(Don’t worry, this eventually gets to baseball… I promise.)
As a kid, my mom once made the mistake of incorrectly answering aloud a multiplication problem from her teacher. Apparently, the teacher had once answered the same question wrong, too, and was subsequently embarrassed into learning the answer. When my mother did the same thing, the teacher enacted the same punishment: the entire class got into a circle, with my mom at the center, and pointed their fingers at her as they sang “8 times 7 is 56! 8 times 7 is 56!” That went on long enough for an embarrassed little girl to learn her lesson. Needless to say, my mom never again forgot what 8 times 7 was.
Most of us have a similar experience in our childhood. I don’t mean the crowd of kids pointing at you and laughing as they sing the answer – that’s just cruel, and I certainly hope no one else has similar memories. What I mean is, most of us have some relatively minor lesson from our childhood educations that we remember better than others because of the way we learned it. Maybe it’s a math concept that you struggled with for a week or more until an older brother or someone showed you a nifty little way to understand it and you had that “hallelujah moment”. Or maybe it was a history lesson that you read over and over until you just couldn’t forget it. Chances are, though, that it was a grammar lesson that some overly strict teacher drilled into your head. “You cannot start a sentence with ‘because’!” or “Don’t end a sentence with a preposition!” or “It’s ’20 items or fewer‘, not ’20 items or less‘!” and so on.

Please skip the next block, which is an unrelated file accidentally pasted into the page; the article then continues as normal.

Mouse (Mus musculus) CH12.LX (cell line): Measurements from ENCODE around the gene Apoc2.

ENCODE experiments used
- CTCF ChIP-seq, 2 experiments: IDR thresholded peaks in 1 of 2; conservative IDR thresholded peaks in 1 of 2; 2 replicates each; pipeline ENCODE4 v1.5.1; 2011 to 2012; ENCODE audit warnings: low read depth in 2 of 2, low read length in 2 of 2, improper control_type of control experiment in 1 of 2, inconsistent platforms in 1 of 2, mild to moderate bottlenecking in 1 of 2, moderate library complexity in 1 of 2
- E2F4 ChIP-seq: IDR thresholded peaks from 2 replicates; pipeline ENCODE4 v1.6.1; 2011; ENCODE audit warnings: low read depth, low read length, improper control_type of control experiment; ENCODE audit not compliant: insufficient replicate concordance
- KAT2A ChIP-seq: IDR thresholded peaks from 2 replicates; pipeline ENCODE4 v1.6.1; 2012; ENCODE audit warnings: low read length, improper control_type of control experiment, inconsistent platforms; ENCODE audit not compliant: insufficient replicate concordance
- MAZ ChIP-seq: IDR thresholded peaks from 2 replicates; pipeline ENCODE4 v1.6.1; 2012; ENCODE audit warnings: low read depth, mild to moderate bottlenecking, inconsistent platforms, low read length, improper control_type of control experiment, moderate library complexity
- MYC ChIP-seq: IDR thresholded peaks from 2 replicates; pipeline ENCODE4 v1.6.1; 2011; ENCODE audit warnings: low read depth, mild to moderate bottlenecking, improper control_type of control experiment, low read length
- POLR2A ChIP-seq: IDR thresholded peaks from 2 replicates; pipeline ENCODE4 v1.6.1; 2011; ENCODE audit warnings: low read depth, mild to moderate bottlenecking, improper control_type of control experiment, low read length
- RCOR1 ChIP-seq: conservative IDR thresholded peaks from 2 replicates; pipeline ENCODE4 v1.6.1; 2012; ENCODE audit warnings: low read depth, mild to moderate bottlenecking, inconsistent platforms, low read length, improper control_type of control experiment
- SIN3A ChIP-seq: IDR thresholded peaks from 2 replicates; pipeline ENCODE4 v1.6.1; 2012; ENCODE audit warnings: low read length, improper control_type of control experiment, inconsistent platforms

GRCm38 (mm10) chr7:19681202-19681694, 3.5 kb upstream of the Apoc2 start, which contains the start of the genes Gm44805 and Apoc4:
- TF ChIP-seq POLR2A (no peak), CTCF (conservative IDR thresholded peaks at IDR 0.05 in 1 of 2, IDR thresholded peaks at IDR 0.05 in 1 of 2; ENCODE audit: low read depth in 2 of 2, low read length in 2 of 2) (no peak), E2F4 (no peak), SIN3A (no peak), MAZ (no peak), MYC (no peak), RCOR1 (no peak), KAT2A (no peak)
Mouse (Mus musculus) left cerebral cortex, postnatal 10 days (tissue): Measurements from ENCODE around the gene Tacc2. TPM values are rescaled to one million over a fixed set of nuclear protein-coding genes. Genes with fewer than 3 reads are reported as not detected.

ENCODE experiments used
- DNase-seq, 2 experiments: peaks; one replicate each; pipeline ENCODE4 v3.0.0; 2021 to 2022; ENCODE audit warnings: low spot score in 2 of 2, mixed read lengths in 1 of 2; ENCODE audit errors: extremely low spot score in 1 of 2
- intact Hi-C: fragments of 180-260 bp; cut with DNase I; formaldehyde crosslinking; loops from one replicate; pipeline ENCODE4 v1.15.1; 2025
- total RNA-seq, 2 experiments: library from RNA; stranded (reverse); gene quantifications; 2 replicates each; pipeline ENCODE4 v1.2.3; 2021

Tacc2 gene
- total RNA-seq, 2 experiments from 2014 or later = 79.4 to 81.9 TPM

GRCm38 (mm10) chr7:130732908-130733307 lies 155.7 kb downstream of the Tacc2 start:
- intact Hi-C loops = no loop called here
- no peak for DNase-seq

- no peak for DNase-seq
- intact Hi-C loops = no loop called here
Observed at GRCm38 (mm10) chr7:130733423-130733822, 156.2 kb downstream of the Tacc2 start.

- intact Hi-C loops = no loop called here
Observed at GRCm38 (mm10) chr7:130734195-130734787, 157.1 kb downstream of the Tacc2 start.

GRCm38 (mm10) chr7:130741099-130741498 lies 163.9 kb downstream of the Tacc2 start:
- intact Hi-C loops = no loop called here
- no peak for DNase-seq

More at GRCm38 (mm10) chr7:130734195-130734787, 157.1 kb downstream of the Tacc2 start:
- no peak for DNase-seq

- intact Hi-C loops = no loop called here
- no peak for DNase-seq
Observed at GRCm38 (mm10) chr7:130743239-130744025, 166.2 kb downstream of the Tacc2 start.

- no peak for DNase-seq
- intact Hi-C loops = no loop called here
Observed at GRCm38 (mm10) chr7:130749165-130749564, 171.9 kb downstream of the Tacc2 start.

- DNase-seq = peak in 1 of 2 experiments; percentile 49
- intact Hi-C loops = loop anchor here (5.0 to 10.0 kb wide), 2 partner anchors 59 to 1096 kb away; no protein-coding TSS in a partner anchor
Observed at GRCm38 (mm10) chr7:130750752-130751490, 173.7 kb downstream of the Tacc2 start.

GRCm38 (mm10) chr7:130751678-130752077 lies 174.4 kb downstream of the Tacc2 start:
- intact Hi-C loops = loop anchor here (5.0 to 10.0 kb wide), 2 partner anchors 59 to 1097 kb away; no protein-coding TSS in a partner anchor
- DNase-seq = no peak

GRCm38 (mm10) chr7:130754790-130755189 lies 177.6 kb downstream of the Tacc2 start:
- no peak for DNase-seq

It’s a common story: kids write as they talk, and often miss the nuances of the written word, leaving fragments and the like all over the place. Teachers then point out their mistakes, but, instead of trying to teach the full complexities of the English grammar to an eight-year old, they give the kid a shorthand rule to follow that is meant to help. The kid then internalizes that shorthand rule as “the rule” and spends the rest of his life correcting people who don’t adhere to it. After all, that’s the rule that he had such a hard time learning and, now that he’s learned it so well, he’s not going to forget it. And, lord forgive you if he sees you make that mistake on a website – there’s no internet alive that will prevent him from trying to teach you that same lesson.
The problem is that this isn’t “8 times 7”. When it comes to language, there are few hard and fast rules that follow the “100% right or 100% wrong” nature of an arithmetic problem. Chances are, that shorthand rule that the kid originally learned was only true under certain circumstances and with certain qualifications, but he never learned those because the teacher thought it was too complicated for him at that age. But now it’s 30 years later and that lesson has been ingrained in him for all those years. It’s asking a lot – maybe too much – to expect him to accept that he’s been wrong all these years and to change his ways. For a lot of people, there’s just too much history there to fight.